Composer and producer Benedict Schlepper-Connolly is the co-curator (with Garrett Sholdice) of the popular Santa Rita Concerts, at Dublin's Little Museum - here, he writes about the fine art of building magical music events.
It’s closing time in my father’s bookshop, and Keith Jarrett’s Köln Concert is hitting its familiar, muscular groove. The cassette, like the others living in a jumble under the countertop, is slightly worn from years of good use.
More often that not, Jarrett was a coda to a day already rich in music. This was a place where Martin Hayes and Dennis Cahill would meet strains of Billie Holiday, or where Ennio Morricone would run into Johann Sebastian Bach. The art of the mixtape was alive, too, and the handwritten notes of many of those tapes told their own stories.
Somewhere there – in the mind of a twelve-year-old – my own ways of listening to music, and how to curate and present it for others, began to take hold. Some decades later, this plays out in the Santa Rita Concerts, running September to March at the Little Museum of Dublin.
These intimate and candle-lit performances, which I programme together with the composer Garrett Sholdice, are the closest I get to a real-life mixtape: a platform for us to present some of our musical heroes with the feel of a house concert. And there have been moments – listening to the songs of Chris Wood, the violin of Maya Homburger or the soundscapes of Chris Watson – when it has all seemed an illusion.
A desire to present artists from a vast diversity of musical traditions lies at the heart of our programming ethos. We had long felt that there was an audience in the city for eclectic music programming, and luckily this has been proved right: not only do the concerts sell out fast, but we see many of the same people coming back each month, whether it’s a classical pianist or a folk singer.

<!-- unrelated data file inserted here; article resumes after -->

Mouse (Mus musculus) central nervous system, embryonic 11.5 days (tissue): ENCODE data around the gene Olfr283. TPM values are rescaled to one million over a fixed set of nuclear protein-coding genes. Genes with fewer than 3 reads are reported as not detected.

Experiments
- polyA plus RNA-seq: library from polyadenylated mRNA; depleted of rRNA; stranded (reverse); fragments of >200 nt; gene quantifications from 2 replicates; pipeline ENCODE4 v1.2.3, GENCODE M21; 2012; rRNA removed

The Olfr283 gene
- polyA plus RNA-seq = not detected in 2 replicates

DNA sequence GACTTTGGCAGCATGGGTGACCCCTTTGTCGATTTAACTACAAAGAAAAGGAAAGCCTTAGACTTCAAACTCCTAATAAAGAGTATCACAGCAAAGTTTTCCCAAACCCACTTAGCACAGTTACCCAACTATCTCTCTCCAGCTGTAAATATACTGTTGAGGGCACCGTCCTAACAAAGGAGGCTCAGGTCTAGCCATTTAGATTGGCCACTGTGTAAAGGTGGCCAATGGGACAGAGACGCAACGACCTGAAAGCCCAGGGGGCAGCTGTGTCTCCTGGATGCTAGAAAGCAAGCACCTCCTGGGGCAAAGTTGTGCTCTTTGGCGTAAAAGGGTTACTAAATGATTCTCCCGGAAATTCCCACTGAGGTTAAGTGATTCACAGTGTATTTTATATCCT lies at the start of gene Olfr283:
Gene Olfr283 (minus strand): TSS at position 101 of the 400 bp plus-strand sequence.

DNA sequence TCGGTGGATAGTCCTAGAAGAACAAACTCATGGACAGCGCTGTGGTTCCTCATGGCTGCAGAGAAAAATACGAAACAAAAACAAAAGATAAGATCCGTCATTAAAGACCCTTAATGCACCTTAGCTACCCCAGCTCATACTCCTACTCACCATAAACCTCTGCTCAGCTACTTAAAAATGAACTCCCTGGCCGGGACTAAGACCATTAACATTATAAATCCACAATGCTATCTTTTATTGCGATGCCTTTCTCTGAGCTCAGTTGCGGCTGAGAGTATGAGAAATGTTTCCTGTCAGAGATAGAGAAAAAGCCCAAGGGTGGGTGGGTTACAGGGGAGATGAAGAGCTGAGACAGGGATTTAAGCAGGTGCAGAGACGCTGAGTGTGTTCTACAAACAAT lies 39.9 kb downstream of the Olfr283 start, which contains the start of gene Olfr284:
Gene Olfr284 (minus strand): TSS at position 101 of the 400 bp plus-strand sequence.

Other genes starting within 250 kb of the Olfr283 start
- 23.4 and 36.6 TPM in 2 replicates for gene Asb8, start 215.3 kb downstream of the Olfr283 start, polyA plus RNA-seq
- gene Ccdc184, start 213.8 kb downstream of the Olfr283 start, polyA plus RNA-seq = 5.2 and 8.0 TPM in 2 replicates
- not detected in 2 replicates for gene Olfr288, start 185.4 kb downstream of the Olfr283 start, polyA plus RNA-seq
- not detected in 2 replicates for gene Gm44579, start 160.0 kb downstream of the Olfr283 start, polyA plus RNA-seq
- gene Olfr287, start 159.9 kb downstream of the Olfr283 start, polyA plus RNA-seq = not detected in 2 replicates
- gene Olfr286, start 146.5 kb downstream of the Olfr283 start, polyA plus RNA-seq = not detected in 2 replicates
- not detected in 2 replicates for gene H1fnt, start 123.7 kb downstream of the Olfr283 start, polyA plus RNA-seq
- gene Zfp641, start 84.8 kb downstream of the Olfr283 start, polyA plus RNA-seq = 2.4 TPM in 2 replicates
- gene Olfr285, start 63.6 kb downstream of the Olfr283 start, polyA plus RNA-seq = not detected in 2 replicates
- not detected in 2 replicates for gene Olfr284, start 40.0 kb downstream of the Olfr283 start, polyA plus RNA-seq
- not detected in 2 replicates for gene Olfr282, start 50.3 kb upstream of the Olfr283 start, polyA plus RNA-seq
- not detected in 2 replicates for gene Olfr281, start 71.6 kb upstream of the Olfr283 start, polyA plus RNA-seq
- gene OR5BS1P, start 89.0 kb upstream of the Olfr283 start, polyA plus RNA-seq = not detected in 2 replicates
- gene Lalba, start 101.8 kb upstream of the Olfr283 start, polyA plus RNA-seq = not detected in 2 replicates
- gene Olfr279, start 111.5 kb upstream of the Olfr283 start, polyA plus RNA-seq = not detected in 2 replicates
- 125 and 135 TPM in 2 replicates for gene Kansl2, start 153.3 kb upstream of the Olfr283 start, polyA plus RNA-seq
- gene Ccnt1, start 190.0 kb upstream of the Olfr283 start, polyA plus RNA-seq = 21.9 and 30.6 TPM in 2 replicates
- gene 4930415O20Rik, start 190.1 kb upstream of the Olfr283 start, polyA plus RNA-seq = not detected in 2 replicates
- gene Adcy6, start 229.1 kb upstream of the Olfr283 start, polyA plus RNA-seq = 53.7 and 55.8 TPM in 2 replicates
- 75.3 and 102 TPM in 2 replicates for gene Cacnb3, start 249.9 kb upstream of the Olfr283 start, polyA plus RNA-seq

A desire to present artists from a vast diversity of musical traditions lies at the heart of our programming ethos.
A relaxed atmosphere and deepened experience of the music are also values we’ve tried to sustain. Listeners begin each evening in the museum’s exhibiton space with a glass of wine in hand – at some point a glass is struck, the conversation dies out and the artist joins one of us by the fireplace for a short interview; it’s a special opportunity to tease out aspects of their work, and creates a bond with the audience that lasts the evening.
The performance itself takes place in the museum’s beautiful downstairs gallery, with the artist in the middle of the space, framed by a beautiful Georgian archway. We wanted this to be a focussed listening space, and after the first notes are struck, plucked or sung it never takes long for the din of the city to fade away to a background whisper.
As we gear up for a new season of Santa Rita Concerts this month, the influences of those early listening experiences seem stronger than ever: beautifully hewn songs by Clang Sayne sit next to traditional fiddle player Caomhín Ó Raghallaigh, Canadian synthesist Sarah Davachi is followed seamlessly by the murder ballads of Rue, and Senegalese kora player Seckou Keita paves the way for singing fiddle player Maarja Nuut from Estonia. Let the magic begin...
The new season of the Santa Rita Concerts kicks off at The Little Museum of Dublin on September 27th, with Clang Sayne - find out more about them here.